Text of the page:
Sandstorm hits Beijing and northern China for the fourth time in a month
A severe sandstorm has cloaked Beijing and China’s northeastern regions for the fourth time in a month forcing some residents to stay indoors protect themselves from dense air pollution.
Images showed the Chinese capital engulfed in a cloud of orange haze on Monday which hung thick in the air into Tuesday, though conditions have begun to ease.
Beijing authorities told children and the elderly to stay indoors, and healthy adults were advised to refrain from outdoor activity. Residents were also reminded to keep their windows shut and wear masks and face shields.
On Monday, the air quality index soared to “severely polluted” levels, according to Beijing Municipal Ecological and Environmental Monitoring Center.
Concentrations of PM10 particles exceeded 1,321 micrograms per cubic meter at 9 p.m. on Monday, according to the center – almost 30 times the daily average guideline of 45 micrograms per cubic meter set by the World Health Organization.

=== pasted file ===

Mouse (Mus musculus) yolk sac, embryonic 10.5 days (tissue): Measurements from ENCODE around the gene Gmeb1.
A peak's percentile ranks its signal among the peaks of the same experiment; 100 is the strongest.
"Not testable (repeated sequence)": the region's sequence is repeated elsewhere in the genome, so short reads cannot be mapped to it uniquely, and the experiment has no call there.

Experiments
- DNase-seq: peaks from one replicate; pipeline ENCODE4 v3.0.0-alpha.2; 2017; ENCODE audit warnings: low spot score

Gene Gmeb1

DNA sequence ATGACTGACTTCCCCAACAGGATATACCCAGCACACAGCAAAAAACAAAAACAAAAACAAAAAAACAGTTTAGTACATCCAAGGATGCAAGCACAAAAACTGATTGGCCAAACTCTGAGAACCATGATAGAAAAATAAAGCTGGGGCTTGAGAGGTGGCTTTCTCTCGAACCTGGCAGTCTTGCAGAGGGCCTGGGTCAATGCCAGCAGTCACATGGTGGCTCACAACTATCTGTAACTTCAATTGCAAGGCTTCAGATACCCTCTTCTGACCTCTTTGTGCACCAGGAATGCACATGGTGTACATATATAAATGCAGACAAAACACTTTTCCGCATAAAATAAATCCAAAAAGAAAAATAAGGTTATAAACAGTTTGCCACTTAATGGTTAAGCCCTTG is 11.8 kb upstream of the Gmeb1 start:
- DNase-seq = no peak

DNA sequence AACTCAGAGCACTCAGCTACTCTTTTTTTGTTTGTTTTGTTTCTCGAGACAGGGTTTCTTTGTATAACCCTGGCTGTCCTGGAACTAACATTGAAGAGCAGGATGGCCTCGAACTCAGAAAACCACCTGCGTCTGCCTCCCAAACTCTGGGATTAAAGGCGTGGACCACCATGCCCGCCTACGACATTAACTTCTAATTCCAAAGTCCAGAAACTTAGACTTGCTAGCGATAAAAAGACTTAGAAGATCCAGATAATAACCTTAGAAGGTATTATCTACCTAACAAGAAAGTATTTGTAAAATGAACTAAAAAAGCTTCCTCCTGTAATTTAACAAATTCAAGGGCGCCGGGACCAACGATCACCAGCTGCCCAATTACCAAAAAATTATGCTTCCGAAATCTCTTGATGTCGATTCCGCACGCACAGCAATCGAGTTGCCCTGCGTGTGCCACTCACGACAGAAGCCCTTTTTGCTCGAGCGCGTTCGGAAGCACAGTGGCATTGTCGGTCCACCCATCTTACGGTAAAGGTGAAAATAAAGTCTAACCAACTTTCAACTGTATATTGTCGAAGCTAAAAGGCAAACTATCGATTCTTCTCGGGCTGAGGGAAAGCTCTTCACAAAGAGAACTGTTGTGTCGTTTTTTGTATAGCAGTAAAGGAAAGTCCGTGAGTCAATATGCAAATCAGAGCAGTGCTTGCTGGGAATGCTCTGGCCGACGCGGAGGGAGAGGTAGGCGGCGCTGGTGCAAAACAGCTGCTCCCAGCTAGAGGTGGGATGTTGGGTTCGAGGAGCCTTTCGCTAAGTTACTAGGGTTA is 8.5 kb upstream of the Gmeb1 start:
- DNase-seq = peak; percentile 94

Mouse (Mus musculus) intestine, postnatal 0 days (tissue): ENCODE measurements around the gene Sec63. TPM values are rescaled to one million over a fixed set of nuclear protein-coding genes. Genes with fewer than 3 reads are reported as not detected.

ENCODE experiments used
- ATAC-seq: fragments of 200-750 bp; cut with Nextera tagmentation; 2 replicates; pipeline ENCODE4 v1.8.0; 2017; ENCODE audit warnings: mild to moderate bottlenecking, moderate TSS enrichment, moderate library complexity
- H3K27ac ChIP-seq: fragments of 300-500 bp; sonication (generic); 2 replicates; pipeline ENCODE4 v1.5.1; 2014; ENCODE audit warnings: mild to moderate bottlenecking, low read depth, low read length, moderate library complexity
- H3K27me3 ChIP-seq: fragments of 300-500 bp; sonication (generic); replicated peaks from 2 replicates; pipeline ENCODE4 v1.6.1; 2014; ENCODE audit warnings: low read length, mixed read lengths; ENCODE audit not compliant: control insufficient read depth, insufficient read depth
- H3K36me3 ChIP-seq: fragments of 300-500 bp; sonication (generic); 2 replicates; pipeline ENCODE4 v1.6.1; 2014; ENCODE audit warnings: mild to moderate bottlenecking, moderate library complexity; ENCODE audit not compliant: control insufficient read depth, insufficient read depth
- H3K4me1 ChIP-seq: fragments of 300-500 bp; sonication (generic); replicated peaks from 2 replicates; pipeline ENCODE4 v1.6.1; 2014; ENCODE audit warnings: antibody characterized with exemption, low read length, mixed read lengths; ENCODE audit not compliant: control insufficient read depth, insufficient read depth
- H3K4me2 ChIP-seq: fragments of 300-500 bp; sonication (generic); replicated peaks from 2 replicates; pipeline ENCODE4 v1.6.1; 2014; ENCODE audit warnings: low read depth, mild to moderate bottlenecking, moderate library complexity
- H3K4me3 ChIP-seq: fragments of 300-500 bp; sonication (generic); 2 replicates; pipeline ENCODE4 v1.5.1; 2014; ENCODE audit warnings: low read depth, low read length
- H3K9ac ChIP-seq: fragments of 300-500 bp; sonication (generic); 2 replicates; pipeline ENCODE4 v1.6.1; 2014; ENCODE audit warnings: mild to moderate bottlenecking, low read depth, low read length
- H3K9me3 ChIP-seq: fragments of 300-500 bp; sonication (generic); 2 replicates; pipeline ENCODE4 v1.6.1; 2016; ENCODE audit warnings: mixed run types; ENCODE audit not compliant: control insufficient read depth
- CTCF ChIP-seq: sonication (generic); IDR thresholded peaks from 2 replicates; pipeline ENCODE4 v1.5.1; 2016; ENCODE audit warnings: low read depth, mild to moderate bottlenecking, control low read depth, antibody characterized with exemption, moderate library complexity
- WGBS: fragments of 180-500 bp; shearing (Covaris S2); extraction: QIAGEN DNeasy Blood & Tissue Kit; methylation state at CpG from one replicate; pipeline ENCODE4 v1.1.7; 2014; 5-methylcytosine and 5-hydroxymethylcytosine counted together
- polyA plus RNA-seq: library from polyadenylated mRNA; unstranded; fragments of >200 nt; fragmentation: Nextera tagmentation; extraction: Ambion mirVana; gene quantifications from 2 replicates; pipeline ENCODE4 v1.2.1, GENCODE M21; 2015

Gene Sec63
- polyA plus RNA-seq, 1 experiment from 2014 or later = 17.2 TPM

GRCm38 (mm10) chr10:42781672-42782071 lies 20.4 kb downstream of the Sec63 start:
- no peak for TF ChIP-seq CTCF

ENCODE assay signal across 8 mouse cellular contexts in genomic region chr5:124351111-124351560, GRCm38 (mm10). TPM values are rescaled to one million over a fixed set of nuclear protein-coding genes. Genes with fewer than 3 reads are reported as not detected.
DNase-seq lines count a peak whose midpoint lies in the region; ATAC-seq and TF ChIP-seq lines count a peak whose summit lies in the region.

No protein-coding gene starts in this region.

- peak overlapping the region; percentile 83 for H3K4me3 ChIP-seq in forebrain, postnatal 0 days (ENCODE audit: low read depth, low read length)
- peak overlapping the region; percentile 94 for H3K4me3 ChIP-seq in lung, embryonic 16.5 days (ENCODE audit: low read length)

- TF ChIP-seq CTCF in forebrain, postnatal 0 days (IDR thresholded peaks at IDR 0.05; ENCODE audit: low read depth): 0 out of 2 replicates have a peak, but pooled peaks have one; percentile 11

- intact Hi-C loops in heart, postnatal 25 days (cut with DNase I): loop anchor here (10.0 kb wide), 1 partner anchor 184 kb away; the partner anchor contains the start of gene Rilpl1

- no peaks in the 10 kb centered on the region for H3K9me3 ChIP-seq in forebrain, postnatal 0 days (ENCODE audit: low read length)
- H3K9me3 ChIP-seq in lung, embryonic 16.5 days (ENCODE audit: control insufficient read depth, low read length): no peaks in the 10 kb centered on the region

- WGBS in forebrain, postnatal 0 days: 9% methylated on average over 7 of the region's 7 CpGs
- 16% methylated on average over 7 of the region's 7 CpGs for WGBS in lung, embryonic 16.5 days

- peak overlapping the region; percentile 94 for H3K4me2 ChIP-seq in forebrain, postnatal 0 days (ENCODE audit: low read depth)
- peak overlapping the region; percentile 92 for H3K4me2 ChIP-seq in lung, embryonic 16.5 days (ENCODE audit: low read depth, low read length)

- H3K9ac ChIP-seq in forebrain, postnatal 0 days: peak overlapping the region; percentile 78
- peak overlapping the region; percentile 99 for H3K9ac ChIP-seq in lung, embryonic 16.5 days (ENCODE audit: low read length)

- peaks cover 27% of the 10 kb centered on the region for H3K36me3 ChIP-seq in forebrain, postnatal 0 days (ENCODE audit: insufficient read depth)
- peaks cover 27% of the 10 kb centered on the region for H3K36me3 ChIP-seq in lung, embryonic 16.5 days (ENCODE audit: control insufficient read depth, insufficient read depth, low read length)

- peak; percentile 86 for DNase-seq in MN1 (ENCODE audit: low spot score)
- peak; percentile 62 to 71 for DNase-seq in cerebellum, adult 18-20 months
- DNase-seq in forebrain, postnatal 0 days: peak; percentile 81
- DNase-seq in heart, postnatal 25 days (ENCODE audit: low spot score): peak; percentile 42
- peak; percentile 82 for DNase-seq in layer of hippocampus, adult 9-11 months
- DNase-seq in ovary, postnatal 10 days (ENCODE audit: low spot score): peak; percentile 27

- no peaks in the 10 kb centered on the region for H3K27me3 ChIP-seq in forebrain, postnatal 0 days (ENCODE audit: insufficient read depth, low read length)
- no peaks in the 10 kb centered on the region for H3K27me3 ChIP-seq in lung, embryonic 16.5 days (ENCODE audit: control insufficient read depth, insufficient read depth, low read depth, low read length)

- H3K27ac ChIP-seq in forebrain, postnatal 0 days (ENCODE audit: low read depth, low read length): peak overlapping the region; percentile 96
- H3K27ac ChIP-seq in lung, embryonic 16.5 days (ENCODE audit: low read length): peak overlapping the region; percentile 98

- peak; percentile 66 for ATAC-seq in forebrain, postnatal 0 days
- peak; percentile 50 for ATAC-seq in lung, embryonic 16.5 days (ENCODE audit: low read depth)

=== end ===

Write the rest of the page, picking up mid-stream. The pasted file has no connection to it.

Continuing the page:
PM10 are particles of pollution that are less than 10 micrometers in diameter and can irritate your eyes and nose and travel to your lungs.
Even smaller particles referred to as PM2.5 can travel deeper into your lungs and potentially enter your bloodstream. Levels of PM2.5 have been “hazardous” in Beijing for some of the past 48 hours, according to the Air Quality Index, which monitors real-time air quality in major cities worldwide.
Beijing is regularly hit with sandstorms in the spring with the smog made worse by rising industrial activity and rapid deforestation throughout northern China.
The latest sandstorm is the fourth to hit the country since March 10, and the eighth since the start of the year, state media reported.
The most severe sandstorm so far this year occurred on March 22, when PM10 particles hit 1,667 micrograms per cubic meter, according to the Beijing Municipal Ecological and Environmental Monitoring Center.
This time, the affected areas stretched as far south as Shanghai to parts of Heilongjiang, the country’s northernmost province, according to China’s Central Meteorological Observatory.
Other areas affected included Xinjiang, Inner Mongolia, Gansu, Ningxia, Shanxi, Hebei, Tianjin, Shandong, Henan, Jiangsu, Anhui and Hubei, according to the national observatory.
China’s National and Grassland Administration said sand and dust from the southern part of Mongolia and the western part of Inner Mongolia were carried southeast by air currents, triggering the present storm.
One Chinese internet user on Weibo, China’s heavily censored equivalent of Twitter, complained about the pungent smell.
“It smells very earthy,” she said.
Another user compared the storm to the sci-fi film “Blade Runner” and urged others to “just wear protection” when going out.